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I'm having a hard time progressing because the remaining enemies simply have way more units than I do. The thing is I have tons of gold and resources. If I just click "next turn" a whole bunch of times I will end up with a ton of units. Are there any consequences to sitting still and doing nothing? I'm afraid if I do nothing for a bunch of weeks except waiting for new units to be generated that there will be negative consequences.

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The longer you wait for new units the more units your enemy will have. –  Wipqozn Oct 18 '11 at 1:03
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2 Answers

up vote 9 down vote accepted

If you spend longer on a campaign map, you will get a lower score, so that is one potential negative.

Also, you have to make sure that you army is growing faster than your enemy's, or you will never get to a point when you can beat them. The simplest way to do this is to look at the difficulty of a particular enemy you want to defeat. If that difficulty ever decreases, your army is probably growing faster. Similarly, if it ever gets more difficult or it stays the same for a long time, then the fight probably will never get easier.

I used this strategy in the first Necromancer campaign mission on Normal difficulty with the following results:

  • I maximized my own creature growth by capturing every creature producing building I could, building every building in all of my towns, and keeping a hero that increased Ghoul production in one of my towns.

  • I minimized my opponent's creature production by occupying his creature producing buildings (though I am not sure if that was effective)

  • I waited for units for at least a few months.

  • After that amount of time, my opponent's difficulty still showed as Hard (it had changed to Severe once, but then it changed back to Hard and never went down again), but when I fought him I won the battle without too much trouble.

This implies that the opponent's displayed difficulty can sometimes be a useful heuristic, but it is not a definite indicator of relative army strength.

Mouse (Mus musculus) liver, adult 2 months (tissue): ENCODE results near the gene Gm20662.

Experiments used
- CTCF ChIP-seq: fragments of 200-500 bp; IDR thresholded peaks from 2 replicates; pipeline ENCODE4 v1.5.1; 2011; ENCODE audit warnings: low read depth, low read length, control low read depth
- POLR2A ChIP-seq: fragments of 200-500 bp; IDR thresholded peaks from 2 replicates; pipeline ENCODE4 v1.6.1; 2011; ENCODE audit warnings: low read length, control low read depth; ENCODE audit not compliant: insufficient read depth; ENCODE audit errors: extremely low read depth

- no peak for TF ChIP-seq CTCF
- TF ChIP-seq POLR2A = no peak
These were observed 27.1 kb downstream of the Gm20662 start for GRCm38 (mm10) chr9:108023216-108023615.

If the enemy is sending heroes to kill you, remember to stay in your town to take full advantage of your fortifications, and remember to pay attention enough to buy units before you get attacked or you might get surprised by a superior force. If you can make him sustain a lot more losses, you might be able to gain an advantageous position faster.

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Depending on the situation, oftentimes you want the enemy sending heroes to kill you. If the AI thinks it can win, it will waste no time in sieging you, where you can use fortifications, ranged units, and a garrison hero to make up for inferior numbers. If you can lure the PC into attacking you, and win, you can often attain a superior position. –  Raven Dreamer Oct 18 '11 at 1:26
    
ok, now how can I make sure my army is growing faster than my enemy? –  Apreche Oct 18 '11 at 1:31
    
@RavenDreamer Thanks, I added that to my answer, and I added some information about army growth speed. –  murgatroid99 Oct 18 '11 at 2:13
    
@Apreche - expand, expand, expand. If you have more towns than your opponent, or more creature generating dwellings than your opponent, then your army is growing faster than your opponents. –  Jason Berkan Oct 18 '11 at 5:10
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@Apreche That sounds like an excellent question to ask. I have some thoughts I'd share if you put it in its own question. –  bwarner Oct 18 '11 at 11:47
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I totally agree with the accepted answer.

However, there is an achievement that requires that a replay of a campaign is faster than the previous time.

So actually it might be a good idea to waste time during the first play-through :)

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